Being professional

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April 14, 2010 – ISSN# 1545-2646


Being professional

It always sounds so simple but why is it such a challenge for so many individuals in the business world?

Maybe because the standard for “professional" is so different between people. What does the definition of professional mean to you? What does it mean to your leaders? What about your employees or even your customers? Is it different based upon the industry or profession you are in? Lots of questions with out so many simple answers.

Take for example the plumber that arrives at your home and before they enter the property, they stop and put shoe covers
on their feet so they don’t track dirt into the property or onto the rug. How do you react? Is this professional or expected?

What about the cashier that thanks you for your purchase and extends to you to have a nice day. Is that professional or expected?

How about the waitress that takes the blame for an order from the kitchen that was mixed up and corrects it with out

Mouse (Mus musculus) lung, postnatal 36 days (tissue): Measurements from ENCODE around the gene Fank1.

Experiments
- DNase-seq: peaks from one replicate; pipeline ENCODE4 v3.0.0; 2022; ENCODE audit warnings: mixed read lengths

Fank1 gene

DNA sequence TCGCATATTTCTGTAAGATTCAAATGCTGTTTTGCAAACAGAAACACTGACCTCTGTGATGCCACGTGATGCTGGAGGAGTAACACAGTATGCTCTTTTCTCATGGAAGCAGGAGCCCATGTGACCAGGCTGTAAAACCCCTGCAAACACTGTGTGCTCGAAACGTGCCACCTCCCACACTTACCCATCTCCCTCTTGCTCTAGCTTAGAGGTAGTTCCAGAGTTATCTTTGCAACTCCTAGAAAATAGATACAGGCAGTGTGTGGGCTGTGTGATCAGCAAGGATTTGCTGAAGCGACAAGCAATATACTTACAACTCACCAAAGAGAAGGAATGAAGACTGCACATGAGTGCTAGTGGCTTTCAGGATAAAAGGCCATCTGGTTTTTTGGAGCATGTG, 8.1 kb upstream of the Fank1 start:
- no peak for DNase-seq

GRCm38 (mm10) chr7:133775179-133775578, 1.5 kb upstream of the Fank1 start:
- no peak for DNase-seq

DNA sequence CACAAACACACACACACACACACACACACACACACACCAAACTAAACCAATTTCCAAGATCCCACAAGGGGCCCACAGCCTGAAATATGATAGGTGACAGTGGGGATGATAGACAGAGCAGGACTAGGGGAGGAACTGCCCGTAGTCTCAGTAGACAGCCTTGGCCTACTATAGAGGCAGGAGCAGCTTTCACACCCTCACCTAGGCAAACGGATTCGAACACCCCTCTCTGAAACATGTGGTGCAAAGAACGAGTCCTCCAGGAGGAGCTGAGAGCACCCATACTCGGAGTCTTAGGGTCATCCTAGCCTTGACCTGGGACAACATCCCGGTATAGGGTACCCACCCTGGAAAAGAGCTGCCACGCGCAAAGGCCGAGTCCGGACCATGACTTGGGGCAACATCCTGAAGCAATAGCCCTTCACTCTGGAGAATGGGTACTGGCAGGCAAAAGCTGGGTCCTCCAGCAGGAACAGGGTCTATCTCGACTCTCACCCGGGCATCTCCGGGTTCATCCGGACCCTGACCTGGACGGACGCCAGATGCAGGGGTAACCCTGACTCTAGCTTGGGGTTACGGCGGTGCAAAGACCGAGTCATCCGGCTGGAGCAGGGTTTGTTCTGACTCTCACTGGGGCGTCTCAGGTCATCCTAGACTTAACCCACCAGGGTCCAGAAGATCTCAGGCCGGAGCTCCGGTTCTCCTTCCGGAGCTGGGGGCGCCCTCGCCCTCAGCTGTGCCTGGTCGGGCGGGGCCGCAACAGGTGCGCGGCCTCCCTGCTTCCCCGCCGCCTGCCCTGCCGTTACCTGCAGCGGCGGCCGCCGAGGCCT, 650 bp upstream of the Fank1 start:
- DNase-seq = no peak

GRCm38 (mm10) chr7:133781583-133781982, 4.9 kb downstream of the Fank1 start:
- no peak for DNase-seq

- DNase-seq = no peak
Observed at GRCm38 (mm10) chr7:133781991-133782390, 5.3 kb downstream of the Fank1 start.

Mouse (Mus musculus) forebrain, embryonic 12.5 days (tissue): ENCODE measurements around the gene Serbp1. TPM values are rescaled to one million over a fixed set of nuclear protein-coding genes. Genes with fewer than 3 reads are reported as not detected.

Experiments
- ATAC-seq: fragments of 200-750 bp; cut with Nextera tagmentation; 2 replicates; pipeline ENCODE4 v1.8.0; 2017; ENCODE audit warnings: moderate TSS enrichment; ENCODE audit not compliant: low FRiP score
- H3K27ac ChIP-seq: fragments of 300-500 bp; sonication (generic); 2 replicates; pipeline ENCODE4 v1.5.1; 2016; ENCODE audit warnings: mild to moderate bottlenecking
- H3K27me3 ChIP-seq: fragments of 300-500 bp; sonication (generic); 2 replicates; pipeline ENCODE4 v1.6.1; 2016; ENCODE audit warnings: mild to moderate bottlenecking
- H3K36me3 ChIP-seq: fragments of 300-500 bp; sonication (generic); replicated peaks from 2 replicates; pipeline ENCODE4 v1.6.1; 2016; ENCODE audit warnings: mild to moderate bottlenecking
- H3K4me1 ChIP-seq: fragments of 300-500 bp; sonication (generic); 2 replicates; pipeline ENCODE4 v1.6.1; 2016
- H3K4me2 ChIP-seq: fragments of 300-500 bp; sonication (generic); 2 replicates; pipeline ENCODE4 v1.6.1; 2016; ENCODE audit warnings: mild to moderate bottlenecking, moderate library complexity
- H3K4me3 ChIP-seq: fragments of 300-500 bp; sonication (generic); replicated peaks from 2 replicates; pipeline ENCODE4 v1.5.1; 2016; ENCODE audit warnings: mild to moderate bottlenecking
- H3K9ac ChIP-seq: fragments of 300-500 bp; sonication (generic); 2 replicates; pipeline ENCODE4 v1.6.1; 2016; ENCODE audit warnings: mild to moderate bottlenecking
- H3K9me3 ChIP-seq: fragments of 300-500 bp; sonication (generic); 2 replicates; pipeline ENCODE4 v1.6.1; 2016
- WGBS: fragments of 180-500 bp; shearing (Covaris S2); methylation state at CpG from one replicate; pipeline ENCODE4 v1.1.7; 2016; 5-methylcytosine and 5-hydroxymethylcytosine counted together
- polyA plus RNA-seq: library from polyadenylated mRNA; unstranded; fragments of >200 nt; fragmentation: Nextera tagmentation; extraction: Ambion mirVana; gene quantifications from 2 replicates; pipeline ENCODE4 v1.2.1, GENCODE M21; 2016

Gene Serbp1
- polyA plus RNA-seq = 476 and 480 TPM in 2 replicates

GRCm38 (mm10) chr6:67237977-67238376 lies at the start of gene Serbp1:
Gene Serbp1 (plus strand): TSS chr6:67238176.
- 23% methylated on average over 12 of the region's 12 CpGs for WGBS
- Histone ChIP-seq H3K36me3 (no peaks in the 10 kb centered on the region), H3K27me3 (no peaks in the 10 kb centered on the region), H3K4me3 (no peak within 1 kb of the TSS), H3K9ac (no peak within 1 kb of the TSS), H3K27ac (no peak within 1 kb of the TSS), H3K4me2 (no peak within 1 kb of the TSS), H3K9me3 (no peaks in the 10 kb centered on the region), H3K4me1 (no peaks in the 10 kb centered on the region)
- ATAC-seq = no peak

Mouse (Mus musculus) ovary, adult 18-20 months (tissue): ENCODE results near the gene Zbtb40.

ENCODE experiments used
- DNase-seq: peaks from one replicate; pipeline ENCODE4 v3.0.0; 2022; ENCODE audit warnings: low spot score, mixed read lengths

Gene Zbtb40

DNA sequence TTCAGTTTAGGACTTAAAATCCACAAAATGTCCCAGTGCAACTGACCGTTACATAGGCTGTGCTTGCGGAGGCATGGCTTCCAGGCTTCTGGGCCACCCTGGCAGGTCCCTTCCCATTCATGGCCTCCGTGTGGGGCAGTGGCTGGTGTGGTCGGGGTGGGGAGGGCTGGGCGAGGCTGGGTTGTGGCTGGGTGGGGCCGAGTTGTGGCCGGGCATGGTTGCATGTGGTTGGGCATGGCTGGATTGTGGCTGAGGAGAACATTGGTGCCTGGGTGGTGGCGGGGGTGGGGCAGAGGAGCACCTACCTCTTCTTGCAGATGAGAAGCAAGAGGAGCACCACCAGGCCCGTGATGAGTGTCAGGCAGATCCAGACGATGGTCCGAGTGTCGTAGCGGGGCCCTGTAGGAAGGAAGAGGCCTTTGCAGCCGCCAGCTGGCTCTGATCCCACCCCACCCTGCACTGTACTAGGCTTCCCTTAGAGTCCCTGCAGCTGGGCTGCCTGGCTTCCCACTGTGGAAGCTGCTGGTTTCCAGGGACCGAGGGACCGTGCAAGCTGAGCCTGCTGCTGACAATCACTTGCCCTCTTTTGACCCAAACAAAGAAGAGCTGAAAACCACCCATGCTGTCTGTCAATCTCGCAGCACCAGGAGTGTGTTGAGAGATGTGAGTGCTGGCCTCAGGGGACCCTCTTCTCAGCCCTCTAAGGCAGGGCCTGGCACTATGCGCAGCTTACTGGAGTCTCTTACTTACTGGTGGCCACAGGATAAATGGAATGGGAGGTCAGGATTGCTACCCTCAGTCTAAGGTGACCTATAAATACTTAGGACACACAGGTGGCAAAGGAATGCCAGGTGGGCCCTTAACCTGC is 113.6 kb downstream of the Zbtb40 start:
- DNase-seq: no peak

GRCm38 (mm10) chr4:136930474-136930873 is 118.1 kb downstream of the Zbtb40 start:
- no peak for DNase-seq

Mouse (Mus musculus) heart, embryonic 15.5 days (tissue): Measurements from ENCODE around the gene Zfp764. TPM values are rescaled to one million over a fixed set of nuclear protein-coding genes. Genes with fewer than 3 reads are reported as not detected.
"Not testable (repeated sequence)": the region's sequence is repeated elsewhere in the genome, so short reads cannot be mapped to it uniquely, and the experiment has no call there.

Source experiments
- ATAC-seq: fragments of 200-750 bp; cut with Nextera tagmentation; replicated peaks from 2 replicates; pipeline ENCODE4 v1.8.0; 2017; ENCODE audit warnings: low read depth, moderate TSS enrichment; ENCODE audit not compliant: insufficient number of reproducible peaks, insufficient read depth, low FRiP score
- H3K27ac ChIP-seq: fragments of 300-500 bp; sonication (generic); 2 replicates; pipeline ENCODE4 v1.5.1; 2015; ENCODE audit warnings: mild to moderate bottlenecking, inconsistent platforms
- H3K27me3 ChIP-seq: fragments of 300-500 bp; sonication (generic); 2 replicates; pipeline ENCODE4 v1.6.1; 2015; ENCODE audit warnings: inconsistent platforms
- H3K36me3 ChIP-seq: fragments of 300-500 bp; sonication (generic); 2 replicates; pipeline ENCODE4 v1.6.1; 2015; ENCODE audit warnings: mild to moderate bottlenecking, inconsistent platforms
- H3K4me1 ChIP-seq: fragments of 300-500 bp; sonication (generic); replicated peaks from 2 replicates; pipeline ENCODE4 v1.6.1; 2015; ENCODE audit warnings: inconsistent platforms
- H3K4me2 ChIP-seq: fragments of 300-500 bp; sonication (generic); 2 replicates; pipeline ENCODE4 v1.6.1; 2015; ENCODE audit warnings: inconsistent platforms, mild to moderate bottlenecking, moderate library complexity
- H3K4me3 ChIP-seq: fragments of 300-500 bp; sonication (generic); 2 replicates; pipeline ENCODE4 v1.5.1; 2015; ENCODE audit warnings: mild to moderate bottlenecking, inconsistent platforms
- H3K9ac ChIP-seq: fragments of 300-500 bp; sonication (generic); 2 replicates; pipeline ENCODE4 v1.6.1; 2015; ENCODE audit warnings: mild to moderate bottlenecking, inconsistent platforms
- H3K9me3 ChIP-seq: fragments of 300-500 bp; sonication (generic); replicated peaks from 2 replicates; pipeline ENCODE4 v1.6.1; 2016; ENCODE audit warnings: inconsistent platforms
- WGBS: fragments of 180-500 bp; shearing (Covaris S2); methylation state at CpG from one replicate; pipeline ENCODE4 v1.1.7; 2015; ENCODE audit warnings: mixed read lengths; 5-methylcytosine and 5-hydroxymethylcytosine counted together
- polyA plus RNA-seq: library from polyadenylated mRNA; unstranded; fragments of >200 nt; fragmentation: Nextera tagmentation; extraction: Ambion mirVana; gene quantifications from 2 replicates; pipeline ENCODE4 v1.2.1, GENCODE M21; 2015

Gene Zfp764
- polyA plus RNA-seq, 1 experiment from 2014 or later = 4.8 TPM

additional issue? Is that professional or expected?

Is what is expected the same a professional?

Part of the challenge here is the variance between generations, genders,  geographical difference and many other factors. If you don’t have a set of standards you hold yourself to when being professional, then what you expect may be a lower standard than others. This results in others being potentially more or less professional to a defined level of performance. If you let individuals in your company use their own definition of professional then your employees and customers will most likely be treated differently based on whom they interact with. Some will get professional services and others with get poor professional service.

This week take a look at what your definition of professional is. Does your business culture understand that performance standard or is it assumed? Is the standard in alignment with the customers professional needs? Is the audience or your customer looking to purchase based on a certain level of professionalism?

Test out the standard in your company this week and take the necessary steps to put in place a high level of repeatable
professionalism. It could very well be the difference between profit and out of business in the future.

Questions or comments – email us at or call our Office at (313) 527-7945-


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JKL Associates
18530 Mack Ave #242
Grosse Pointe Farms
MI 48236


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Copyright – JKL Associates 2011

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